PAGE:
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The Table is Set

With a focused menu and inviting atmosphere, Artisan’s Table serves up a memorable experience.

Artisan’s Table in downtown Orlando serves modern American fare in a comfortable open atmosphere off the corner of Pine and Orange avenues. Its location adjacent to the City Arts Factory attracts throngs of diners looking for sophisticated options during an evening out, as the restaurant captures the essence of what feeds the downtown arts crowd. The modern space showcases dark woods and light accents, not to mention floor-to-ceiling windows, giving the restaurant a distinctive metropolitan vibe that feels right at home.

During my recent visit on a Monday evening, the dining room was not yet at full capacity so we were seated promptly and introduced to our lovely server. I ordered The Woodsman ($12) made with Bulleit Rye, walnut bitters, maple syrup and sherry. The cocktail was like a wink and nod to the more traditional Manhattan, but felt more inspired by current mixology. One may not be enough.

My wife opted for the Stalker ($9), an interesting vodka drink that plays off its name with the addition of celery coulis and rhubarb bitters. Again, modern mixology flexes its muscles for all discerning boozehounds to admire.

A mix of small plates and shareable dishes make up the menu’s first phase and the many delectable selections made our decision extremely difficult. Ultimately, I chose the Salmon Belly Skewers ($8) and the Baked Feta ($11). The salmon belly was prepared perfectly, with a crispy outside leading way to the fatty belly interior and the accompanying miso-orange marmalade glaze was an undeniable pairing that made me wish I had doubled up on the order.

The block of feta was sat in olive oil and surrounded by roasted tomatoes and an olive tapenade and then baked and came with toasted artisan bread that worked wonderfully when it came time to dip the remaining pieces into the gluttonous garlicky olive oil. It was another match made in culinary heaven. I was so impressed; I tried to recreate the dish at home the next day.

With only slightly more than a handful of entrée options, the menu can seem limited, but it changes frequently to showcase fresh ingredients and chef inspiration. The Pan Seared Salmon ($24) with gochujang miso butter noodles, shiitakes, and a carrot basil slaw had my mouth watering, but because I had fish as a starter, I instead went with the Pork Porterhouse ($26). The protein had a bourbon Dijon glaze and was plated with brown butter and sage mashed potato along with braised red cabbage. Overall, the dish was dynamite, but the sauce could have been a bit silkier for my liking.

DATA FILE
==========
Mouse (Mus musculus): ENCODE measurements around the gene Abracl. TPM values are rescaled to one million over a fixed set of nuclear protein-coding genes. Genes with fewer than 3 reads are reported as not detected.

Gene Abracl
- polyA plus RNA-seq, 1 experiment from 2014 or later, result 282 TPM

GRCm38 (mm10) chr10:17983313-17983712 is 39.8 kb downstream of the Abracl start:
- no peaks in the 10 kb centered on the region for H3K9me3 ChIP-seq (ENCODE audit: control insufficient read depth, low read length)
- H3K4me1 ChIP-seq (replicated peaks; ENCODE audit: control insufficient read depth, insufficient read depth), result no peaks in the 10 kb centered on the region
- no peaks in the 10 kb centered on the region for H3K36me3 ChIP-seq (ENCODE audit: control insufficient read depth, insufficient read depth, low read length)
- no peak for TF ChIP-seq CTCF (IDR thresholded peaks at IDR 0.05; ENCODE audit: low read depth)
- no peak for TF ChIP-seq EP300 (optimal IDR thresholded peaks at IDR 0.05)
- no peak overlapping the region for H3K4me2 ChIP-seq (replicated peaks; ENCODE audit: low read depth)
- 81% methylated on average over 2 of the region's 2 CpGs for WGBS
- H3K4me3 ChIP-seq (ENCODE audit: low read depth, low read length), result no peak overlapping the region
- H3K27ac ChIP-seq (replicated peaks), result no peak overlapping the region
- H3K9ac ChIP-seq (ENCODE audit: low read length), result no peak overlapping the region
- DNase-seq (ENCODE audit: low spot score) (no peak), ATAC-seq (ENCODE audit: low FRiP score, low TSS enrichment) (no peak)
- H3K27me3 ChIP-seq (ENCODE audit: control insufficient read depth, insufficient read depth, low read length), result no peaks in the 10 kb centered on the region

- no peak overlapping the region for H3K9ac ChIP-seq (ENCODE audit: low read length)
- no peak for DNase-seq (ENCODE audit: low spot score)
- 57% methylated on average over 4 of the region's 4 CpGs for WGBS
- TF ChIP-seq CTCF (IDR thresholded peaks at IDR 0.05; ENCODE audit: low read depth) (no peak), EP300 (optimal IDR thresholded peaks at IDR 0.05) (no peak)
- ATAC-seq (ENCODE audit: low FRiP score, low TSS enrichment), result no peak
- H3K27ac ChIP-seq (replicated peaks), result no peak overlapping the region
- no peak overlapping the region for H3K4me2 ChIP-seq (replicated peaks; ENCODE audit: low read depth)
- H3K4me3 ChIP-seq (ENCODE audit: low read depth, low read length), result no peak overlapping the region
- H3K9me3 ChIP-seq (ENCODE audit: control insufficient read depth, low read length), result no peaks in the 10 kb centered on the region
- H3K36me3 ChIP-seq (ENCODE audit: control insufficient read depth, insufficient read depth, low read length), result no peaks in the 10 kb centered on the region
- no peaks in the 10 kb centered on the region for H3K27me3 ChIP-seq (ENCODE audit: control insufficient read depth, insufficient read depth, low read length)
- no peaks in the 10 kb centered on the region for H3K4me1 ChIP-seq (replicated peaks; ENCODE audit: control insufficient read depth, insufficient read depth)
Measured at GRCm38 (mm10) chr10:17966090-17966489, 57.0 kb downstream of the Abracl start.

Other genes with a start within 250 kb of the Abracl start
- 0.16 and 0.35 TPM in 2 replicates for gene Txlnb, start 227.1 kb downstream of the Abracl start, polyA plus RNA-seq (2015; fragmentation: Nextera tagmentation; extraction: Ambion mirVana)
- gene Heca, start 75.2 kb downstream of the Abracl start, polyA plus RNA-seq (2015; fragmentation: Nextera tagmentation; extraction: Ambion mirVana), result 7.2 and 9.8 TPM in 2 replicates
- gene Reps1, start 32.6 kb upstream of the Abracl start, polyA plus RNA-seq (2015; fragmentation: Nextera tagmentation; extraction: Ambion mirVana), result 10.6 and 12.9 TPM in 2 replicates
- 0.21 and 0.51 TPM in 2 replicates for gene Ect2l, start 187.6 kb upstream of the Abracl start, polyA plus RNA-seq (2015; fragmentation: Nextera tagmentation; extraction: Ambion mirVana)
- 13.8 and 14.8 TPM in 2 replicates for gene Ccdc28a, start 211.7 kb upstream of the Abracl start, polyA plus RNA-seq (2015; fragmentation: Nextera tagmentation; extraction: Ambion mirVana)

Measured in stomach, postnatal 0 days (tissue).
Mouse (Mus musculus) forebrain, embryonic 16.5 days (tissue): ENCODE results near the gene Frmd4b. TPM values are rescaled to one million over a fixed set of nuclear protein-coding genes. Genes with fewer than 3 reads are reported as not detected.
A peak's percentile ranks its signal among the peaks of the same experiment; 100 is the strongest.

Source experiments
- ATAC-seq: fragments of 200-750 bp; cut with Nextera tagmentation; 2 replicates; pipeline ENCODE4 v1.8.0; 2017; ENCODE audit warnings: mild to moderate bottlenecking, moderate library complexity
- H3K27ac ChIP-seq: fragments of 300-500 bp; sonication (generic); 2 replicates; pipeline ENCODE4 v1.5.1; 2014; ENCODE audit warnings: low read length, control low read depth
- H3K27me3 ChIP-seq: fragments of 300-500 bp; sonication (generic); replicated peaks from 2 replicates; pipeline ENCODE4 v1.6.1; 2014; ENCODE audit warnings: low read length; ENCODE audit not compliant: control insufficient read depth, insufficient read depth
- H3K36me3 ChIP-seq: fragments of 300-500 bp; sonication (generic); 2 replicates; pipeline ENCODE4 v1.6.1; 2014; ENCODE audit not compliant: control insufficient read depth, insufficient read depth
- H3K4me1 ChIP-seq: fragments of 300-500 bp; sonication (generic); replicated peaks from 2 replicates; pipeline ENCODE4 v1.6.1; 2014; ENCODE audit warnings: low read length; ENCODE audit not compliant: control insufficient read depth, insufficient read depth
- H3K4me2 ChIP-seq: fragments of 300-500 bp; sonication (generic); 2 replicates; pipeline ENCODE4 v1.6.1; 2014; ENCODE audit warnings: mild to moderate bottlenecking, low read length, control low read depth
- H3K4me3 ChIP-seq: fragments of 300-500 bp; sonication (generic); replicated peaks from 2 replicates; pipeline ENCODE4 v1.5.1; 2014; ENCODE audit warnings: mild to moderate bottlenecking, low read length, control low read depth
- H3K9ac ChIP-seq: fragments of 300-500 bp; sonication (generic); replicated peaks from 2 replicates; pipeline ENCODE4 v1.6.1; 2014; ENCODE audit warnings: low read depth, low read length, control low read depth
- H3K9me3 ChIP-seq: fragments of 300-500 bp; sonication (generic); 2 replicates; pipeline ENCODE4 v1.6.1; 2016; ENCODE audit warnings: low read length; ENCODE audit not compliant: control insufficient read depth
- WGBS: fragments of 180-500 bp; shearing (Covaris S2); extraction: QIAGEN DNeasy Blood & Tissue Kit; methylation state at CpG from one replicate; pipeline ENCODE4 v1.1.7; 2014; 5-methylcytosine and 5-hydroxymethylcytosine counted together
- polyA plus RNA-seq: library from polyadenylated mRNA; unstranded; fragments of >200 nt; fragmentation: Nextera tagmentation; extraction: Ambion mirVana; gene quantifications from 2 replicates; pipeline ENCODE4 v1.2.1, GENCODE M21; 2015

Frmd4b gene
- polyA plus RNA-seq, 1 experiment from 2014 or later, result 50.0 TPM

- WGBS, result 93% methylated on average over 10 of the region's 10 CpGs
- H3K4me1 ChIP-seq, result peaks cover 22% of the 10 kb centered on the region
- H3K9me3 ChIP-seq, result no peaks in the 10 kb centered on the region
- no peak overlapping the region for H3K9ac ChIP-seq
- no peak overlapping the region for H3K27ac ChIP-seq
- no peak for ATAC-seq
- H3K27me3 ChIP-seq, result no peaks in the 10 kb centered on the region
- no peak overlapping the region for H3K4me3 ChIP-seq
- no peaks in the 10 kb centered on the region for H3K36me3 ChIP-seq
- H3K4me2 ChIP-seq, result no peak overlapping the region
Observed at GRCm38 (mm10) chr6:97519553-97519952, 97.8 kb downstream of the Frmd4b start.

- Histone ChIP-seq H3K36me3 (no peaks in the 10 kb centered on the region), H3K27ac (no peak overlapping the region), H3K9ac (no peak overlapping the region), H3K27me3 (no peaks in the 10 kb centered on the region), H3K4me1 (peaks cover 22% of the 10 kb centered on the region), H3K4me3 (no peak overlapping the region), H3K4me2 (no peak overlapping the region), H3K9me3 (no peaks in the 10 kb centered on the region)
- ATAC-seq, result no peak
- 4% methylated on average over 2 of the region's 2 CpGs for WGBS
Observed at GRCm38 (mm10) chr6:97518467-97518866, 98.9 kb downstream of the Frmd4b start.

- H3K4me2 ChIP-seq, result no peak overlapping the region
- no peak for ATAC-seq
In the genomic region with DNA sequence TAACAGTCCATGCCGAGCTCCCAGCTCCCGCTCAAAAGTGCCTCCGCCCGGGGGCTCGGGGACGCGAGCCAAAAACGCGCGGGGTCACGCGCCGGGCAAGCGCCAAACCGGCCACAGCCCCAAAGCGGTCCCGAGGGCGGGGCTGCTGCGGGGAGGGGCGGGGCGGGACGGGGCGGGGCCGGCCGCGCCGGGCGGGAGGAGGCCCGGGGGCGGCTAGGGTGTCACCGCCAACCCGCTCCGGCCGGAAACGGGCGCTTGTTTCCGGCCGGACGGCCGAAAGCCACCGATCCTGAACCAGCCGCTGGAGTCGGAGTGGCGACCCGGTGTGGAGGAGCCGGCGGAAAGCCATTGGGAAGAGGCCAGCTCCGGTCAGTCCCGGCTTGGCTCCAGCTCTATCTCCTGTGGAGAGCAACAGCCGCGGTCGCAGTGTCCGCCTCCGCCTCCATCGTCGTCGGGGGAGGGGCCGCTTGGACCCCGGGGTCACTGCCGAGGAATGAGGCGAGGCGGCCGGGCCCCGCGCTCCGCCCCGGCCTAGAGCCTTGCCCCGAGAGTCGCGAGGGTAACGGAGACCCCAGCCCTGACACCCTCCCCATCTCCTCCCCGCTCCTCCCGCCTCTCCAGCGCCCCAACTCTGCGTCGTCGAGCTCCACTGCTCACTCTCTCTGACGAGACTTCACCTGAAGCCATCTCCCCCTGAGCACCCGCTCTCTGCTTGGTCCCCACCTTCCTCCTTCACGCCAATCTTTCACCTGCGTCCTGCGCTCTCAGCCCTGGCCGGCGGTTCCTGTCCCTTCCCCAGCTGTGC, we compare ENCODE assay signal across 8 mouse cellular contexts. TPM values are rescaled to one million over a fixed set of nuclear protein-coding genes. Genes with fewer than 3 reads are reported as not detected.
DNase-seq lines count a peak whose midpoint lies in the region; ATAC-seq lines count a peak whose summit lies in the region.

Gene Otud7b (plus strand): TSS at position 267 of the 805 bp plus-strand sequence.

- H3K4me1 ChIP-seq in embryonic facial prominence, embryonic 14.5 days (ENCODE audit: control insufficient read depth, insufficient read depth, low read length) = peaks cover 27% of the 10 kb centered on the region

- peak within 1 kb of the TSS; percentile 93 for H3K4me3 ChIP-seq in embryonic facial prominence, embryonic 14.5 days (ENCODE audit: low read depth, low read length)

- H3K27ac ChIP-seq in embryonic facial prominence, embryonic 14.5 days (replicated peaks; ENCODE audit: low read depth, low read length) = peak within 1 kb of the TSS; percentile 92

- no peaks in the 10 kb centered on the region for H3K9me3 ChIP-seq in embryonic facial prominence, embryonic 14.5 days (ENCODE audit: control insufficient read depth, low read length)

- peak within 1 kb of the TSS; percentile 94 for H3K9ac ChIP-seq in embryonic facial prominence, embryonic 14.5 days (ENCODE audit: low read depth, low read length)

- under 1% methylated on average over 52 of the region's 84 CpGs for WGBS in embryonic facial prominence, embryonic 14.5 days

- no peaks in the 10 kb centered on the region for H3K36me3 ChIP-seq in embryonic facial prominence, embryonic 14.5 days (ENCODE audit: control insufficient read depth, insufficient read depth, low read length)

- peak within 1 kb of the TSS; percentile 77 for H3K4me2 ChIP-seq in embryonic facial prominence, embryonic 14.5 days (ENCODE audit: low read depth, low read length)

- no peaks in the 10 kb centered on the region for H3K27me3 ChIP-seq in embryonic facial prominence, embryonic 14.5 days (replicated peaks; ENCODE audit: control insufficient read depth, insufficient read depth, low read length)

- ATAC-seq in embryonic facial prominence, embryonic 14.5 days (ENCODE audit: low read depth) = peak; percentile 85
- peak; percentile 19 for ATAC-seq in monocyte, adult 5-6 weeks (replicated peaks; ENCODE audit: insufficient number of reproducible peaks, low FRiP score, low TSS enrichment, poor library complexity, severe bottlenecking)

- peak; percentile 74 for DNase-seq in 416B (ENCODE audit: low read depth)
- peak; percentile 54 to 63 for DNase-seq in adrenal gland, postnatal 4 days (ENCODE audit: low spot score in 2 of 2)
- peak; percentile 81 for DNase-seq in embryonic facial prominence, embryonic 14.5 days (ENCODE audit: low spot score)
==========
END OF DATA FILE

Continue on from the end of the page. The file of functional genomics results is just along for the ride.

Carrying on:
My wife chose the Shrimp Carbonara ($24), which made nice use of cavatappi pasta. The corkscrew noodles held the sauce nicely and coddled the bacon and peas so you can get a forkful of all the ingredients together, giving a true example of why components on a dish are supposed to be harmonious and not just thrown together.

In keeping with the restaurant’s exceptional ability to keep you on your toes, the dessert menu was equally up to the task. All the items are made in-house and watching some of the desserts make their way past the table, you can observe this in their presentation. I decided on the Baby Guinness Affogato ($7). It starts with vanilla ice cream with mini chocolate chips, then on a side sits a shot glass of their homemade tequila and Baileys. We poured that over the ice cream and enjoyed the sweet Italian ending. In fact, I was ready to blend it all together and make a milk shade. What a truly delightful sendoff after a remarkable meal.

As long as Artisan’s Table keeps pushing the envelope and serving up creative cuisine and cocktails, it should continue to make its mark on the Orlando fine dining scene. I, for one, can’t wait to see what comes out of the kitchen next and judging by my eagerness to get back, I won’t be waiting very long.

Artisan’s Table
22 E. Pine Street | Orlando
(407) 730-7499 |
ArtisansTableOrlando.com

This article originally appeared in Orlando Family Magazine’s February 2019 issue.

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